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Replace the Yacc parser with hand-written recursive descent parser #32
I'm interested in proposing some changes and enhancements to HIL, but each time I've dug in I've found myself grumpy at the yacc-based parser, since I find it hard to extend. It also produces (IMHO) inadequate error messages, confusing users of applications such as Terraform that embed HIL.
I felt inclined to hand-write a replacement in Go, and when I dug into the code I noticed several references to the idea of doing this, so I figured I wasn't the first person to have this feeling.
So here's my attempt. It includes both a hand-written recursive descent parser and a new scanner that is designed to co-operate well with it. For now I kept it compatible with most of the quirks of the old parser, such as the weird handling of negation and the total lack of operator precedence for the binary operators. There are a few minor differences, but I don't expect them to cause real-world compatibility issues:
As noted above, my original motivation is that I'm interested in making some changes to the HIL language. I restrained myself from implementing any such changes here, preferring to just get an "as close as reasonable" port of the previous behavior, but here are some examples of things I've been thinking about that are not implemented here, but in some cases the design of the new scanner/parser is making room for them:
Previously HIL used a generated scanner and parser, but the generated parser is finicky and hard to extend. A later commit will replace that parser with a hand-written recursive descent parser, but as a first step the scanner is hand-written so it can be used as input to this forthcoming parser. To start this scanner produces comparable output to the old scanner but for the following exceptions: - Multi-byte tokens are just returned verbatim as they were presented in the source input. It's the parser's responsibility to resolve any escape sequences in LITERAL and STRING tokens and to ensure that INT and FLOAT tokens are of the appropriate range and syntax. - The "column" position is maintained in runes rather than bytes, so that UTF-8 sequences can be counted more properly. (This is still not 100% accurate, since combining forms will count as multiple runes, but closer than before.) - Identifiers may contain any characters that Unicode considers to be letters or combining marks, so they can now e.g. include latin accent characters or letters in non-Latin scripts. - Sequences like foo.bar.*.baz are handled as a sequence of separate IDENTIFIER, PERIOD and STAR tokens, which the parser should then stick back together to make a variable name to include in the AST. This means that the parser can detect incorrect sequences like "foo..bar" and raise a nicer error message for them than the scanner would be able to. The tests from the old scanner are preserved and adapted to the above changes. Some of the test cases are adjusted to exercise the UTF-8 handling and verify the correct handling of some invalid cases.
When hand-writing recursive descent parsers it's convenient to be able to "peek ahead" by one Token to decide what path to take next. The Peeker type provides that functionality in terms of the raw Token channel returned by the Scan function. Peeker also provides a Close function to gracefully end the scanner's inner goroutine if parsing terminates early, e.g. due to an error.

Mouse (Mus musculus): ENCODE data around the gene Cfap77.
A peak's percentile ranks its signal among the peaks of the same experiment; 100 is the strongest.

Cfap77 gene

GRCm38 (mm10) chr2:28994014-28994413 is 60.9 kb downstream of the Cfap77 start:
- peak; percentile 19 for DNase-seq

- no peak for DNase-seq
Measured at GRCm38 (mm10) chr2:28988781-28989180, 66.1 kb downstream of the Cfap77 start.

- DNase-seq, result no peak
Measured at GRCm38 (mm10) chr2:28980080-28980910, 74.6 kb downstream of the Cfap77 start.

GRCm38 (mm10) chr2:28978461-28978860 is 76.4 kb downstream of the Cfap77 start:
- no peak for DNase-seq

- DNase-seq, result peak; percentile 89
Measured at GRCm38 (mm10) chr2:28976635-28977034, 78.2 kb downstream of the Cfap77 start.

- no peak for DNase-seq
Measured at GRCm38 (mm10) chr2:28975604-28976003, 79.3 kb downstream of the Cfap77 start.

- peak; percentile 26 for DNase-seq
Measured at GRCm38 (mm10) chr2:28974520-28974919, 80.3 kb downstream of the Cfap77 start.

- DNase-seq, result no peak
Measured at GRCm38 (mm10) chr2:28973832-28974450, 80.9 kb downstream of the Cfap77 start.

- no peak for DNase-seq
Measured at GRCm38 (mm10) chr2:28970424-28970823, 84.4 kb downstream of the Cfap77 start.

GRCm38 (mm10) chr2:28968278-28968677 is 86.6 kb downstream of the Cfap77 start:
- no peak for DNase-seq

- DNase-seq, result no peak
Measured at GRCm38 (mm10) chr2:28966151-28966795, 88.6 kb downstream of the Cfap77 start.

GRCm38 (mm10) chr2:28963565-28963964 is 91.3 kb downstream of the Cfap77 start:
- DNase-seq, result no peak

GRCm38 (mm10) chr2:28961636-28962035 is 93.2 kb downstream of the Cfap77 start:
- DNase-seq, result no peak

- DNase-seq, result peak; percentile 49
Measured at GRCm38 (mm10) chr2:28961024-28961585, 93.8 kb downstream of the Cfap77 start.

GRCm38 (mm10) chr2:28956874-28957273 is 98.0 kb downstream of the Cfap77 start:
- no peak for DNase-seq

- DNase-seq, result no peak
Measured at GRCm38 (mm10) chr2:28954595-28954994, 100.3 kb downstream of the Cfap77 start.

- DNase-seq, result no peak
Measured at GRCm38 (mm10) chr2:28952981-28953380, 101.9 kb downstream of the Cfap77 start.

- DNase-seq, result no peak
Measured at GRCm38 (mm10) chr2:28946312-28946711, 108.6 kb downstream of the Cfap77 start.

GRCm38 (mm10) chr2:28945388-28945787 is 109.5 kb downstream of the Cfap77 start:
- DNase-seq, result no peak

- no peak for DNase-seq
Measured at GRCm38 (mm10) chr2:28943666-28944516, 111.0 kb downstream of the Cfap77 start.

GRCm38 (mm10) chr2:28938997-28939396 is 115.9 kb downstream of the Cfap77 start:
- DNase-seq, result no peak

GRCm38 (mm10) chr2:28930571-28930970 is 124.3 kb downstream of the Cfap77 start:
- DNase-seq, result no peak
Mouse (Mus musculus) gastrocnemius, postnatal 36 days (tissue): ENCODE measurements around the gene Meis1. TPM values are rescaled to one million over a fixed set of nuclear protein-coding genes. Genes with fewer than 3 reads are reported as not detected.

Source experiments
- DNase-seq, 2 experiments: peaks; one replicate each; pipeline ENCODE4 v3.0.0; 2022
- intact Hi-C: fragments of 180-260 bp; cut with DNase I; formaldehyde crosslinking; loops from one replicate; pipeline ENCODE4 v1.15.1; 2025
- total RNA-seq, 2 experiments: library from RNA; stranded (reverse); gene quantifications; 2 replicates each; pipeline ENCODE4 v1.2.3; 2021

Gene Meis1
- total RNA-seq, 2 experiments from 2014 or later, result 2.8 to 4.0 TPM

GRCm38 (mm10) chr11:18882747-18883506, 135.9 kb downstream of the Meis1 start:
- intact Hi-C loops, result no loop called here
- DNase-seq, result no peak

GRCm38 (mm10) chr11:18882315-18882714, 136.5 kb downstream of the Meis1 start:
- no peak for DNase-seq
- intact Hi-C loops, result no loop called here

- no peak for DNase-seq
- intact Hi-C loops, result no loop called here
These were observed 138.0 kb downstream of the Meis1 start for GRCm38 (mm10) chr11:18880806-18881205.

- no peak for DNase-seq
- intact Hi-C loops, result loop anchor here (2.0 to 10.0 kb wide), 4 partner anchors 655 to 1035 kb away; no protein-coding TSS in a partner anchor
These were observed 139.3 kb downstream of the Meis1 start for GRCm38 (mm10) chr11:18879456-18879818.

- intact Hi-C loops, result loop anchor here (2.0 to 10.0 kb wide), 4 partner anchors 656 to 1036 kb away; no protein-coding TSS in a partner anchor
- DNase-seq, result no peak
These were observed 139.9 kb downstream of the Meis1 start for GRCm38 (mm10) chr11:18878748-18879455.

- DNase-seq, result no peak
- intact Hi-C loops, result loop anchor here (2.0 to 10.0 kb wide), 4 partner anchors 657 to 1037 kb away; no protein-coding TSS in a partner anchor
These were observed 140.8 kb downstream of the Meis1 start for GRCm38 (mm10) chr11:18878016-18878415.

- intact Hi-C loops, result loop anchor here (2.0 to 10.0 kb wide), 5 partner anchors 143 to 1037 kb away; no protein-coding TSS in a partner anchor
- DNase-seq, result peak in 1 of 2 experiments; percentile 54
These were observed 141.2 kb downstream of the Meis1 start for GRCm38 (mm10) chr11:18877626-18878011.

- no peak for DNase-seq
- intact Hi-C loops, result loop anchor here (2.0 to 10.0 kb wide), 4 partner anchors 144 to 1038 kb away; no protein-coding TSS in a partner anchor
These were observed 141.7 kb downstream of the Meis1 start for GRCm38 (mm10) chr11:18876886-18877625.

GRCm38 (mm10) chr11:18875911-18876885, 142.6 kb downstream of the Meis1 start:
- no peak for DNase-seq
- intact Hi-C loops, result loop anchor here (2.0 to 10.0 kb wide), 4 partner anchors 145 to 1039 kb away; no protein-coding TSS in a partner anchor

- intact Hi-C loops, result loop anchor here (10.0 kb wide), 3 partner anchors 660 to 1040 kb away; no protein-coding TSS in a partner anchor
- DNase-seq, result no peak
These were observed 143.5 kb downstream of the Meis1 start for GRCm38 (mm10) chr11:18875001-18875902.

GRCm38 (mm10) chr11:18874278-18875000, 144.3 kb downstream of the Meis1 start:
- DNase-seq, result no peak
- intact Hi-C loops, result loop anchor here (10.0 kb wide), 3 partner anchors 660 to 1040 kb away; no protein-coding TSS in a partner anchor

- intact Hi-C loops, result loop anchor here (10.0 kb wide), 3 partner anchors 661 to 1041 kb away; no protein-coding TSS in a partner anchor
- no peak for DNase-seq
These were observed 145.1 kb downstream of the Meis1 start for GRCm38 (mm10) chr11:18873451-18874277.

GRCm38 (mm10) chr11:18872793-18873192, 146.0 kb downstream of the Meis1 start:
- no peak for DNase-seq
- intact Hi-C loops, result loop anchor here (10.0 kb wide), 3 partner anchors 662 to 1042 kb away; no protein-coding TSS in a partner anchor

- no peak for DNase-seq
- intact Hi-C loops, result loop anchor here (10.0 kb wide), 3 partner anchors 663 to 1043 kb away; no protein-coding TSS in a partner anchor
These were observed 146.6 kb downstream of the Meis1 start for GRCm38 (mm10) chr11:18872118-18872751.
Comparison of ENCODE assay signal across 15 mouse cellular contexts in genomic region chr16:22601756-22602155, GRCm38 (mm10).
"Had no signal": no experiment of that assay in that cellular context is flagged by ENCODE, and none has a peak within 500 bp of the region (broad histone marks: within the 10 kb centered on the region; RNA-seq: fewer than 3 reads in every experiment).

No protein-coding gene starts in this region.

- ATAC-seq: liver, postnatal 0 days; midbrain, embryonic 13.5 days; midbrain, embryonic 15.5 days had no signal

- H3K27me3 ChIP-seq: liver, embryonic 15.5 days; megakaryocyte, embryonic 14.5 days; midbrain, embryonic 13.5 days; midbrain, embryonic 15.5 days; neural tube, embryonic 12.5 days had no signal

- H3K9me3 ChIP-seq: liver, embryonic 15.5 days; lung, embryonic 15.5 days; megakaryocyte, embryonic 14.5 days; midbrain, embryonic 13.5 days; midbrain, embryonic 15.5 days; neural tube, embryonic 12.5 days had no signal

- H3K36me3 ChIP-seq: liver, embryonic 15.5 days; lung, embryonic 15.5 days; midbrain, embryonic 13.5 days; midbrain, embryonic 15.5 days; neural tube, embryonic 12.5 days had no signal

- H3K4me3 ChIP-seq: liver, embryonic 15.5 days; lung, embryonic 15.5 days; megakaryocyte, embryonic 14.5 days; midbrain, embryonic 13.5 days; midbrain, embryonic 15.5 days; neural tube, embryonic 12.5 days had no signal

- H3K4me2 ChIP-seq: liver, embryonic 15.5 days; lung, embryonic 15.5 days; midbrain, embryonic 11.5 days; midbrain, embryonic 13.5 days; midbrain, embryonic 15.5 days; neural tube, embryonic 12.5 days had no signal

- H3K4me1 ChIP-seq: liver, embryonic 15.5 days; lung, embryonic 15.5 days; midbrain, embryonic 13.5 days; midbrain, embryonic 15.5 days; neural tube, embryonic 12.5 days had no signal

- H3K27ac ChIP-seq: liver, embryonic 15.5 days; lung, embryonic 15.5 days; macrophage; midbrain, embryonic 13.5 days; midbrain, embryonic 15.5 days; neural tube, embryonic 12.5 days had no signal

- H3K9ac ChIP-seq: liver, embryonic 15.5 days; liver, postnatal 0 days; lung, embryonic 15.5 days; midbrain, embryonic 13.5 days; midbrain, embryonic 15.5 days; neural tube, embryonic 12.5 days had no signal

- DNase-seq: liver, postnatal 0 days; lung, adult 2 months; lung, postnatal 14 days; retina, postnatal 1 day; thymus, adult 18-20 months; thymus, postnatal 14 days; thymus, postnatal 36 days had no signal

The yacc parser was non-reentrant, generated poor error messages, and is annoying to maintain as the language gets more complex. This first change is a mostly-faithful port of the yacc parser, though it produces some different error messages and has some different opinions about what source code positions it reports for different nodes in the AST. This is a hand-written recursive descent parser, so it uses native recursion to process recursive expression structures. For the relatively- simple expressions that are used with HIL this should not pose any problem and it makes the parser control flow easier to follow.
HIL expressions are often embedded in other files. A sufficiently- sophisticated caller can pass ine the location where the HIL expression starts relative to the broader file context, thus giving the user better error diagnostics if a problem is encountered during either parsing or evaluation. This is entirely optional and will be ignored if empty.
Running this turned up some crasher bugs and some other interesting input that wasn't being handled correctly. Just adding it here in case it's useful in the future; the "gofuzz" build tag will prevent it from being included in regular builds.
Are you open to changes to HIL behavior in 0.8 (such as the ones I listed in my original note above) or is just this port alone a back-compat risk enough for 0.8? (In the short term I'm particularly interested in making indexing be parsed as a distinct operator.)
I'm open to all 4 enhancements you proposed at the bottom (the 4 bullet point). Those are great and things we've talked about.
I take backwards compatibility seriously at this stage of Terraform, so that is important, but everything other than operator precedence that you listed is BC. Operator precedence is important enough that I'm open to it though.
For anyone that finds themselves here wondering what became of the "future enhancements" I talked about in my original summary:
At the time of writing we're working on building out HCL2, which merges HCL and HIL to create a new language that supports configuration structure, embedded expressions, and templates (a generalization of "interpolation" from HIL). As I write this it is still experimental and subject to change, both in its own syntax and in its Go API.